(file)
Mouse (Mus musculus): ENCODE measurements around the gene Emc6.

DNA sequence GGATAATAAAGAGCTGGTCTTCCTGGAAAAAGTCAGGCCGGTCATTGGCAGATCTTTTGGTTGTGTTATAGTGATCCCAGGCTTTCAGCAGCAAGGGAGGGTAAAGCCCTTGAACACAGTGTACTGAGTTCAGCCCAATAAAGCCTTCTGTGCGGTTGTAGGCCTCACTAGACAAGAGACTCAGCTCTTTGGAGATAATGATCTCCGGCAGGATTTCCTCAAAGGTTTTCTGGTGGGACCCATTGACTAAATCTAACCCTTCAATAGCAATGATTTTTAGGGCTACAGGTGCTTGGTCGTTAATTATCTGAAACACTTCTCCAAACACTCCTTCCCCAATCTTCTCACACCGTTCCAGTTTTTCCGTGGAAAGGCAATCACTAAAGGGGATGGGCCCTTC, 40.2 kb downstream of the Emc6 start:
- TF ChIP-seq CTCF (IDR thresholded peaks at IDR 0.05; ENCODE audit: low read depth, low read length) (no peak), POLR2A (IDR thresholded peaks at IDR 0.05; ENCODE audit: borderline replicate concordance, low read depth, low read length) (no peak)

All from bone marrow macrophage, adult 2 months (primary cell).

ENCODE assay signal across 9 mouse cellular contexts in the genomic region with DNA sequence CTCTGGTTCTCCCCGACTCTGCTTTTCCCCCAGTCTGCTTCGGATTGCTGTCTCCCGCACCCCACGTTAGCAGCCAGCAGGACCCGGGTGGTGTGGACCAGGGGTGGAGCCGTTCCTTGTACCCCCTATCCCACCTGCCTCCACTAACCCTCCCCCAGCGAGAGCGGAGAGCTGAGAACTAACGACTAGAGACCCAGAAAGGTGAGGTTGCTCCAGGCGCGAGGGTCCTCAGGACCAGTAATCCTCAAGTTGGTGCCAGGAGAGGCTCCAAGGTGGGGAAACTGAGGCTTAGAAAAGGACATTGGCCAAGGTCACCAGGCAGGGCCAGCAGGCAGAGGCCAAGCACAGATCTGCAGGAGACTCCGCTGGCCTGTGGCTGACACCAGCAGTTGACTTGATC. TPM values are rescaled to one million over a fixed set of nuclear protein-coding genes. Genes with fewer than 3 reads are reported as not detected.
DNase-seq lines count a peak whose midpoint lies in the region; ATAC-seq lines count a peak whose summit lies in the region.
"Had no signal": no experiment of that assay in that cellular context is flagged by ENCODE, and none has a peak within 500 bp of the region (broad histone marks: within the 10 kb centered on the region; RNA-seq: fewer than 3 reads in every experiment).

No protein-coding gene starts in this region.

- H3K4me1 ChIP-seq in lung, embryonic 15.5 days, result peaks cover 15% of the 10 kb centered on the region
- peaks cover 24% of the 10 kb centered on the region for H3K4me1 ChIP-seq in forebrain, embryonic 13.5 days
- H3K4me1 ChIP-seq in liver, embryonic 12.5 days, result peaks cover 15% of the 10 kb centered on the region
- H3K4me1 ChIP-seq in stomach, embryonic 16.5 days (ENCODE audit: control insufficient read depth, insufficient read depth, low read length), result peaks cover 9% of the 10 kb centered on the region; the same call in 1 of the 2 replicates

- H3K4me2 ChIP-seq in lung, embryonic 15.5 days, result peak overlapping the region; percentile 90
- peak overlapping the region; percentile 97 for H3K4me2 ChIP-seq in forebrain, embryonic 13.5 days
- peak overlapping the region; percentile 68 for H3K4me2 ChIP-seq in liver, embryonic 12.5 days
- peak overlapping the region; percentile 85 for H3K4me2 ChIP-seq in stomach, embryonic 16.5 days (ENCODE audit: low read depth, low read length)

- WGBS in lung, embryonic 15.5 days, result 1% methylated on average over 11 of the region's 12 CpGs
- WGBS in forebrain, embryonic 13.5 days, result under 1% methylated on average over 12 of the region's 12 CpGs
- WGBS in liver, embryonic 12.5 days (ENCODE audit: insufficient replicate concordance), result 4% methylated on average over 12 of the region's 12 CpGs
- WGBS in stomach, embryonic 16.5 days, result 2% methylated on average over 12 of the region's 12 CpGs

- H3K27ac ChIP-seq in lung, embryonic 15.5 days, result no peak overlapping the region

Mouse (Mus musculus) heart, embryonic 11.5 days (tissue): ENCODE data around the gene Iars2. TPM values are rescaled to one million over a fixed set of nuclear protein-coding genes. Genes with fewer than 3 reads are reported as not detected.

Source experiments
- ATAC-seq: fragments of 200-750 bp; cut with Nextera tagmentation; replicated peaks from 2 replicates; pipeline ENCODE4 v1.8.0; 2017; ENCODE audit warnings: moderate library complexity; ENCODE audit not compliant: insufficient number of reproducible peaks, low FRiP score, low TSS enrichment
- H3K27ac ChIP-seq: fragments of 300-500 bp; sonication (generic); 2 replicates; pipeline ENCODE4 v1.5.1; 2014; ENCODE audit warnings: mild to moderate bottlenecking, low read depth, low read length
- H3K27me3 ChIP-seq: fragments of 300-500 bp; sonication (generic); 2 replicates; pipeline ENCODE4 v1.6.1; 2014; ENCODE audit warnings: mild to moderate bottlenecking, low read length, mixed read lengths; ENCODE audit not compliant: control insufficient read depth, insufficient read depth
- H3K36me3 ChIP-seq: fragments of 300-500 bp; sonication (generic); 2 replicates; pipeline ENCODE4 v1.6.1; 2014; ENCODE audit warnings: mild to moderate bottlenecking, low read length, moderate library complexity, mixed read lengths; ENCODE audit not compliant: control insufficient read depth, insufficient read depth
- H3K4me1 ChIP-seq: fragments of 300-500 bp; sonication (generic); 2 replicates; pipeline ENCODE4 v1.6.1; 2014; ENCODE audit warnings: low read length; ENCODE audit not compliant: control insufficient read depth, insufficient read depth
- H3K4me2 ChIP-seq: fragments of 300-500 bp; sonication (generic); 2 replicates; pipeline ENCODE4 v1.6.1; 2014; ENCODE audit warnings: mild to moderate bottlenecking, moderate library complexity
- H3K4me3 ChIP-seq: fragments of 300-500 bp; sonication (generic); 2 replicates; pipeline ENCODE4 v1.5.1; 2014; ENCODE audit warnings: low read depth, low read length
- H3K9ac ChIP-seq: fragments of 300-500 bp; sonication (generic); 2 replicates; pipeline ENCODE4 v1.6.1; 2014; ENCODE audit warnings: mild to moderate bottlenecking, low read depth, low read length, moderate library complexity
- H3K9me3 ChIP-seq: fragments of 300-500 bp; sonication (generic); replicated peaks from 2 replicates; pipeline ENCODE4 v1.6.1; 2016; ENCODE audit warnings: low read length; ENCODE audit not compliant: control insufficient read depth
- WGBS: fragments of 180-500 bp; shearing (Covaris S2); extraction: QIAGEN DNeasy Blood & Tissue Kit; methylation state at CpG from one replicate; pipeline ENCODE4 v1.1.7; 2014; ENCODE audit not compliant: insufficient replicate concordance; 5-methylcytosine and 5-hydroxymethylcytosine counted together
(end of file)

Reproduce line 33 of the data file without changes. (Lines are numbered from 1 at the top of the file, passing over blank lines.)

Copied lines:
- WGBS: fragments of 180-500 bp; shearing (Covaris S2); extraction: QIAGEN DNeasy Blood & Tissue Kit; methylation state at CpG from one replicate; pipeline ENCODE4 v1.1.7; 2014; ENCODE audit not compliant: insufficient replicate concordance; 5-methylcytosine and 5-hydroxymethylcytosine counted together